Diabetes? No need to panic

Being diagnosed with diabetes isn’t the end of the world; it’s only the beginning of a different life

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When a person is diagnosed with diabetes, it can be a time of mixed emotions—anger, fear, and denial. It is often difficult to understand the disease or why it has afflicted you. And, although each person has his/her own way of responding to the diagnosis and managing the years that follow, diabetes is best managed with the help of others. If the person with diabetes, healthcare providers and family work together, better outcomes are achieved.

It is essential that you learn about the disease and what it means to you. Knowing measures for self-management of diabetes helps you make decisions, tackle issues and live with it better. By understanding your disease you will be able to take an active role in maintaining or improving your health and quality of life.

There are three important measures that your care provider will monitor and try to keep within healthy targets—your blood pressure, cholesterol and blood glucose level. It is not unusual for people with type-2 diabetes to be prescribed six different oral medications to keep these measures in a healthy range. This may be the first time you have had to take medications and it is important for you to know the names of the medications, why you are taking them, what their side effects are and how you are going to remember to take the prescribed dose.

Your physician will also order regular screening tests to check for complications. Screening identifies signs of a complication and helps determine if you need further treatment to decrease its advancement. The International Diabetes Federation [IDF] advocates that all people should have access to essential medicines and diagnostic and monitoring technologies to prevent or delay complications related to diabetes.

You may have to make lifestyle changes—increase physical activity, change what, when or how much you eat or quit smoking. It may be a time to try new foods and new activities—you may even meet new people in doing so. Changing your behaviour can be difficult. Hence, it helps if you have assistance in refining your goals and making a realistic plan to achieve them.

However, your healthcare providers cannot be with you all day, every day. Therefore, the most important person you can turn to at such times is yourself. Look at being diagnosed with diabetes as an opportunity to take some time and think about your lifestyle. Consider all aspects—what is important to you; what information do you need to manage this disease; and what you need from your healthcare providers, your family, and your community.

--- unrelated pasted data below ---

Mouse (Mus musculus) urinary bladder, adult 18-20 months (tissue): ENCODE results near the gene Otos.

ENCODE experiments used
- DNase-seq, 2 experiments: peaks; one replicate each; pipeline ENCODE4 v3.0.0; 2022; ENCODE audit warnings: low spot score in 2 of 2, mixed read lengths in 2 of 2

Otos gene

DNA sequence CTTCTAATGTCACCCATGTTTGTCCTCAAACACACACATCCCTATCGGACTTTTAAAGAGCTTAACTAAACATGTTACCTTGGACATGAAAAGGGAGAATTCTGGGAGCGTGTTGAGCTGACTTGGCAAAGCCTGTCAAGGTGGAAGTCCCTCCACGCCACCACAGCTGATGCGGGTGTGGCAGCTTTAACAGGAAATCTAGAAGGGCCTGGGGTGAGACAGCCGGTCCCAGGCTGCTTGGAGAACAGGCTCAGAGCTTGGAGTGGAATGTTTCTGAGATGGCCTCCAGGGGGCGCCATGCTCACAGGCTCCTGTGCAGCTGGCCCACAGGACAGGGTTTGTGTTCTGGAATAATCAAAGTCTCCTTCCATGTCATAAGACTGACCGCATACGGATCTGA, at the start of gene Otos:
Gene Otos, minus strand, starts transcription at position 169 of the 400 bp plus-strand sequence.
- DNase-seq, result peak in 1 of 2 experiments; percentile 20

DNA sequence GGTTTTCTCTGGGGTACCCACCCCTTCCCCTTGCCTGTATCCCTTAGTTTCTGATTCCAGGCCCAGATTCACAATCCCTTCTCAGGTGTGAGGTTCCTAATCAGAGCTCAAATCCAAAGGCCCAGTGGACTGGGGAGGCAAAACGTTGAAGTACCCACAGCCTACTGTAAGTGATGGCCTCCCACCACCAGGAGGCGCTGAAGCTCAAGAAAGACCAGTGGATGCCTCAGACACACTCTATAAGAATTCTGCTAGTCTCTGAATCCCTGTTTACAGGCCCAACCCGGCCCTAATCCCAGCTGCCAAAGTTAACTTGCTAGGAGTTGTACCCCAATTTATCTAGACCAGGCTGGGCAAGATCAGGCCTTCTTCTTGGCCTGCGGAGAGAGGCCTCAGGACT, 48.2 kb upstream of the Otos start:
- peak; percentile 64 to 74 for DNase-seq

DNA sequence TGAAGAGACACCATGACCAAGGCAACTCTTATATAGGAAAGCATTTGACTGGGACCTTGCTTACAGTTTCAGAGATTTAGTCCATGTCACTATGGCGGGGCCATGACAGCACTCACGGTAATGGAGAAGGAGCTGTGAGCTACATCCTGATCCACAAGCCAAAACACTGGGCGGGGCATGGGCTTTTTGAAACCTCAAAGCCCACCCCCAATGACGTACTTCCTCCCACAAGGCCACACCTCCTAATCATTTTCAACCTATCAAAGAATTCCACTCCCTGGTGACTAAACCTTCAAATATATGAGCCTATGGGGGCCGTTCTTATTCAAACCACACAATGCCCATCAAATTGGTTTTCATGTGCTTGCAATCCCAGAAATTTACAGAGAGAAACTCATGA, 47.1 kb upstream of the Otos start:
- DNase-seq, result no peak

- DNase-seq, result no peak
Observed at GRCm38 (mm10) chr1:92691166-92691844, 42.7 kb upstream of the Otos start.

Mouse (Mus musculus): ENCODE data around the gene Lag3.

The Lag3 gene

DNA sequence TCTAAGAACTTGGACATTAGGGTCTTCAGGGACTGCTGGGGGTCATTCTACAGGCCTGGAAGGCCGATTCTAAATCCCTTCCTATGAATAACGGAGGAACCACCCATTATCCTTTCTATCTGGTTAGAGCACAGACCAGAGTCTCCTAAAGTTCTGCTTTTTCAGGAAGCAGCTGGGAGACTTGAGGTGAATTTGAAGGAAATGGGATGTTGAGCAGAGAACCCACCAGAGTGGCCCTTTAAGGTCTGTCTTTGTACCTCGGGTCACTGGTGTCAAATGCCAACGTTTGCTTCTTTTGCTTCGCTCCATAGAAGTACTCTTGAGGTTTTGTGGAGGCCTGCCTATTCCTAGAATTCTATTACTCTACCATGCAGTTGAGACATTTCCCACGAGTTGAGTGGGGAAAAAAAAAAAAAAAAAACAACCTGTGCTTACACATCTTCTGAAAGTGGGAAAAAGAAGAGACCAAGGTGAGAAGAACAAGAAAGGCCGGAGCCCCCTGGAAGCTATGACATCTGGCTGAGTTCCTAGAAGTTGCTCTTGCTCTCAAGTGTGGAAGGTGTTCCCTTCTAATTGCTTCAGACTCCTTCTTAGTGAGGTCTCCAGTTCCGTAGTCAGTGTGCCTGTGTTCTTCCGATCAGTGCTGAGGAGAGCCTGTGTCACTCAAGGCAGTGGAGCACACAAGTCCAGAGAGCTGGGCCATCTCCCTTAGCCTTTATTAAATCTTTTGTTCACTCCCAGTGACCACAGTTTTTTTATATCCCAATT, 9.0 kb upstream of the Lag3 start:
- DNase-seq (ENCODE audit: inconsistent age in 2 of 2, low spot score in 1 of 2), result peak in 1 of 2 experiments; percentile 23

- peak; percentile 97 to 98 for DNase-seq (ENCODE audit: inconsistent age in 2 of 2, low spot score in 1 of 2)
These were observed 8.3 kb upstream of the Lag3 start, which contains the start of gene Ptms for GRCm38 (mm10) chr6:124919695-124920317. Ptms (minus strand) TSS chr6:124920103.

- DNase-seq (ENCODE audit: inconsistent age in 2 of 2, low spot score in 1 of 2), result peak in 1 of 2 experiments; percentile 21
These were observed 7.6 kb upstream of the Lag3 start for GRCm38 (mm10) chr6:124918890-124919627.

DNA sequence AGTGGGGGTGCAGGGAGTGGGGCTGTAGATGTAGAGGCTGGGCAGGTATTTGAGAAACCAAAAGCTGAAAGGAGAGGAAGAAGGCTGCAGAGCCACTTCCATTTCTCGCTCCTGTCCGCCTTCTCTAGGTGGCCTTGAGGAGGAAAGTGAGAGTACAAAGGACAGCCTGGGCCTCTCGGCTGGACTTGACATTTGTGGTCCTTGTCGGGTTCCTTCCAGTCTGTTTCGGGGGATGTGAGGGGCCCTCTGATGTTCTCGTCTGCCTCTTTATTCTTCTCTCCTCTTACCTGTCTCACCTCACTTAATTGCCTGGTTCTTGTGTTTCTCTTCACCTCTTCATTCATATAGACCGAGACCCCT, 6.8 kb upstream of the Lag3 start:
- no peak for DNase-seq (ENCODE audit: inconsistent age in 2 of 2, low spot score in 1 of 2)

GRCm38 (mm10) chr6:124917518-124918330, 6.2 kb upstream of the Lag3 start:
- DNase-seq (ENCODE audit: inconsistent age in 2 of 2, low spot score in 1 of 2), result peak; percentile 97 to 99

In a life that is often too busy to reflect on how we are living, diabetes can serve as a wake-up call to remind us to take care of our health. To prevent or delay complications, take an active role in managing your diabetes and collaborate with your healthcare providers to find solutions that work for you.

You are not alone

When people are diagnosed with diabetes they are faced with many challenges and new experiences. You do not need to face these challenges on your own. You can turn to healthcare providers, family, and friends to find the care, education and support that you need to adjust to the diagnosis and manage the condition.

You can learn and obtain support from other people with diabetes as well. Sharing challenges and successes with others helps find practical solutions and get support. One way to meet other people with diabetes is by becoming a member of a national association.

When people with diabetes come together with a common message, their voice is stronger. Together, they can get the attention of governing bodies and community leaders and increase awareness of the needs of people. World Diabetes Day [November 14] is an opportunity to join people around the world and send a strong message about the needs of people suffering from diabetes.

It is important to learn by sharing experiences with each other. Reaching out to other people with diabetes helps increase awareness of the disease and advocate for better care and education.

Questions to ask your doctor…

  • What type of diabetes do I have?
  • What are my blood sugar, blood pressure and cholesterol levels and what should they be?
  • What are the three most immediate steps I should take to keep things under control?
  • How often should I check my blood sugar? What should I do if it is too high or too low?
  • Should I expect any side effects of the medications you prescribed?
  • What if I miss my dose?
  • What other specialists should I regularly see?

This was first published in the November 2010 issue of Complete Wellbeing.

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Helen McGuire
Helen McGuire is a Senior Diabetes Education and Health Systems Specialist with the International Diabetes Federation. In this role she supports strategy development, project planning, implementation and advocacy efforts to advance diabetes education and care globally.

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